A logical strategy is to employ continuous improvement methodologies everywhere in the business and manufacturing process to improve quality and yield, and reduce cycle time and costs. Then, at the point of shipping the final product to the final customer, employ a zero escapes methodology to help ensure that a randomly defective unit does not reach its final application. The tools and techniques developed and employed at this final gate should be arrived at through a team effort of the various suppliers and interim customers. Expecting individual suppliers in the supply chain to produce zero defects, in an effort to eliminate or minimize the final gate, is likely to be an impractical strategy.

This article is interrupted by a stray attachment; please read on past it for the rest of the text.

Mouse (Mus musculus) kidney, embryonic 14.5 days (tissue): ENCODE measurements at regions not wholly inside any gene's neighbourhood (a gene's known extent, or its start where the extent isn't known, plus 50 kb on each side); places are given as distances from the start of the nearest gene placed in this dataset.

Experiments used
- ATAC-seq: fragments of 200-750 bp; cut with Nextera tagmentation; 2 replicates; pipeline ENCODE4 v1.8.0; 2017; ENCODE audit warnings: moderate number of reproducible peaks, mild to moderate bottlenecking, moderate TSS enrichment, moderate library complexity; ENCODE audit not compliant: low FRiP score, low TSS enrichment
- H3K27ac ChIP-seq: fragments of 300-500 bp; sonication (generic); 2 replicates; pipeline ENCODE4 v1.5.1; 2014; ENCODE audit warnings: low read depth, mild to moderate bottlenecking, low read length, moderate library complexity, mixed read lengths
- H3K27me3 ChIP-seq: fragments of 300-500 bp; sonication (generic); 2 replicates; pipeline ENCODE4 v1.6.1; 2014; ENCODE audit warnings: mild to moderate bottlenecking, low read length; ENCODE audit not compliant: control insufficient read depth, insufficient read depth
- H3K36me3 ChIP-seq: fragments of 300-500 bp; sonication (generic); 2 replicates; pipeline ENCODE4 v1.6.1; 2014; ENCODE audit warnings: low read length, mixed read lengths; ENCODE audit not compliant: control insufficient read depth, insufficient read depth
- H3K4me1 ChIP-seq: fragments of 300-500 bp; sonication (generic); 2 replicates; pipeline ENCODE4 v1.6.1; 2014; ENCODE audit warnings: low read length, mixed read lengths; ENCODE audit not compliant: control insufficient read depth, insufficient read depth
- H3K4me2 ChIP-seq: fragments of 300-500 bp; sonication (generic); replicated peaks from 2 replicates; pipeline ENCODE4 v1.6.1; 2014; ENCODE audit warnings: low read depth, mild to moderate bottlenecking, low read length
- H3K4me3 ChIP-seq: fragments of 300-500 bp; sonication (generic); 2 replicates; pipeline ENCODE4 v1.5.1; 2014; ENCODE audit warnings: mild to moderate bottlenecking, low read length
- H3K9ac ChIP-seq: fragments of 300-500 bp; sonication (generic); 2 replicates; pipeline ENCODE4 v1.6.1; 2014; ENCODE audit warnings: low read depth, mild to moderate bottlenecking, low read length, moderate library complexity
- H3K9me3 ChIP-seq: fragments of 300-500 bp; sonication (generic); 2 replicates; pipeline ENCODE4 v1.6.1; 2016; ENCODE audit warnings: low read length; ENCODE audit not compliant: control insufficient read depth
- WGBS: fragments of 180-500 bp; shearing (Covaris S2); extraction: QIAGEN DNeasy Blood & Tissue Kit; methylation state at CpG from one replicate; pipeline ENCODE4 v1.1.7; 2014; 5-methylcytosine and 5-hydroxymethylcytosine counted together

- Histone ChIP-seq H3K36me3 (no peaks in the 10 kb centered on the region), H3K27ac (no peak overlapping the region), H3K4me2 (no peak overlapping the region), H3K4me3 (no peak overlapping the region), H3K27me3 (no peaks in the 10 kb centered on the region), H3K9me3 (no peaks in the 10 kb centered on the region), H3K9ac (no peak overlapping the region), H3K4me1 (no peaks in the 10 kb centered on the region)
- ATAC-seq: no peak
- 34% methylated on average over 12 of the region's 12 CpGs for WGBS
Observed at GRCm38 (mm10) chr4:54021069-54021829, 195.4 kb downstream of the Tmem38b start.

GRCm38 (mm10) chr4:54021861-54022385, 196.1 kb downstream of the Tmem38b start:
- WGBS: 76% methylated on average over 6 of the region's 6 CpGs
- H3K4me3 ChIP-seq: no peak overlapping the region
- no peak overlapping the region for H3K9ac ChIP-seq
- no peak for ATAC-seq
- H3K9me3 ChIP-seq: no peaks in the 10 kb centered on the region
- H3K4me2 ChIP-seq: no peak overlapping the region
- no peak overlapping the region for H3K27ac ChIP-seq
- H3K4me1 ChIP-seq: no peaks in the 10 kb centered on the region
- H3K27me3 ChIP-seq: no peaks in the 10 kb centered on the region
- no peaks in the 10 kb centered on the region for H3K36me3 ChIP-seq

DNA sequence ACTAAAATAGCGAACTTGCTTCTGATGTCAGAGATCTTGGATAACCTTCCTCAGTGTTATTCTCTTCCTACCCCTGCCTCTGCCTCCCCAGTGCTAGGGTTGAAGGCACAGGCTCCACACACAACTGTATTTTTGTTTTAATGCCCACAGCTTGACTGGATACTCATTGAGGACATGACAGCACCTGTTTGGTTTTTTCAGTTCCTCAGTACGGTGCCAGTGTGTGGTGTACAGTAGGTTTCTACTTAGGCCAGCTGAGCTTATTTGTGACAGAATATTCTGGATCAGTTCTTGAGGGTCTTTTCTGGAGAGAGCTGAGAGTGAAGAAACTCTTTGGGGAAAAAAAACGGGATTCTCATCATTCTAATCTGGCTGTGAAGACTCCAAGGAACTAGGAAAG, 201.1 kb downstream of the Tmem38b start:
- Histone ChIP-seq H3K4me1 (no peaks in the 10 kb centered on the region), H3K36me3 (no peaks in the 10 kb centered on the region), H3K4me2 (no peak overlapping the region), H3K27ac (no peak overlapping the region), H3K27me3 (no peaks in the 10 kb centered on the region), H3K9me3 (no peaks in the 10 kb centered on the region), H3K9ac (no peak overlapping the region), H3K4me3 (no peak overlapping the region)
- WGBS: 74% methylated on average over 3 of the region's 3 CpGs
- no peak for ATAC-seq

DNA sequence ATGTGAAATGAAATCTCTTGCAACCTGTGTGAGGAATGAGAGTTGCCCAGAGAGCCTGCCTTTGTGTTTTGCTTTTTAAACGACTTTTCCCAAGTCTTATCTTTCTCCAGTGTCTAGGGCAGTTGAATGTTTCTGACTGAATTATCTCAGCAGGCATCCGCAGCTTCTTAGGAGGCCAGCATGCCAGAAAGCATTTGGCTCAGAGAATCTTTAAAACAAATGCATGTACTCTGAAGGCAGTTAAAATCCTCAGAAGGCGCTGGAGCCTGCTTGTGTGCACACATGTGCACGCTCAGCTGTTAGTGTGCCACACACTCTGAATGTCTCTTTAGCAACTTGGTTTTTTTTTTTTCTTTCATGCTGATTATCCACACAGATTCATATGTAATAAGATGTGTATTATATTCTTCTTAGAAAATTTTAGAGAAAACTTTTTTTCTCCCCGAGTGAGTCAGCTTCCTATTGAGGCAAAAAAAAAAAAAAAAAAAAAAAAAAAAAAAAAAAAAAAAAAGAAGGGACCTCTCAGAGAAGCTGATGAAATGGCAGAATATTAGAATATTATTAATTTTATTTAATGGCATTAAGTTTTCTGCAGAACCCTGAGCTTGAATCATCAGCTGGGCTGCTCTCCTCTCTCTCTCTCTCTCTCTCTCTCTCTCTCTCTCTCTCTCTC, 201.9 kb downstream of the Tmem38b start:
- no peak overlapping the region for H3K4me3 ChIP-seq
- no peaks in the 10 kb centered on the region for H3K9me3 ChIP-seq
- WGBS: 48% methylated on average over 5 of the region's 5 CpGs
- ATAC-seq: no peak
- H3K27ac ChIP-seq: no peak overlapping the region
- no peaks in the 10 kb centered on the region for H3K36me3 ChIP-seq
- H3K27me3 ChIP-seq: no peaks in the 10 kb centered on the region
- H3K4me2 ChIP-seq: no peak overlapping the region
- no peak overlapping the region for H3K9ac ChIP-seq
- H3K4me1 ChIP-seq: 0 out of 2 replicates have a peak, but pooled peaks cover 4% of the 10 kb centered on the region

Quality professionals already have specific, descriptive methodologies that are aimed at achieving the same goals as zero defects. Here are but some of the methodologies already in use and being developed to minimize the defects in the end product:
It is probably best to not encourage the use of somewhat ambiguous terminology in the place of well-defined and meaningful methodologies such as these.
The concept of continuous improvement is intuitive. It makes sense to always strive for a better process or product, to reduce costs, satisfy customers and gain market share. Absolute perfection can never be achieved, but an organization can move closer and closer with good statistical and engineering practices.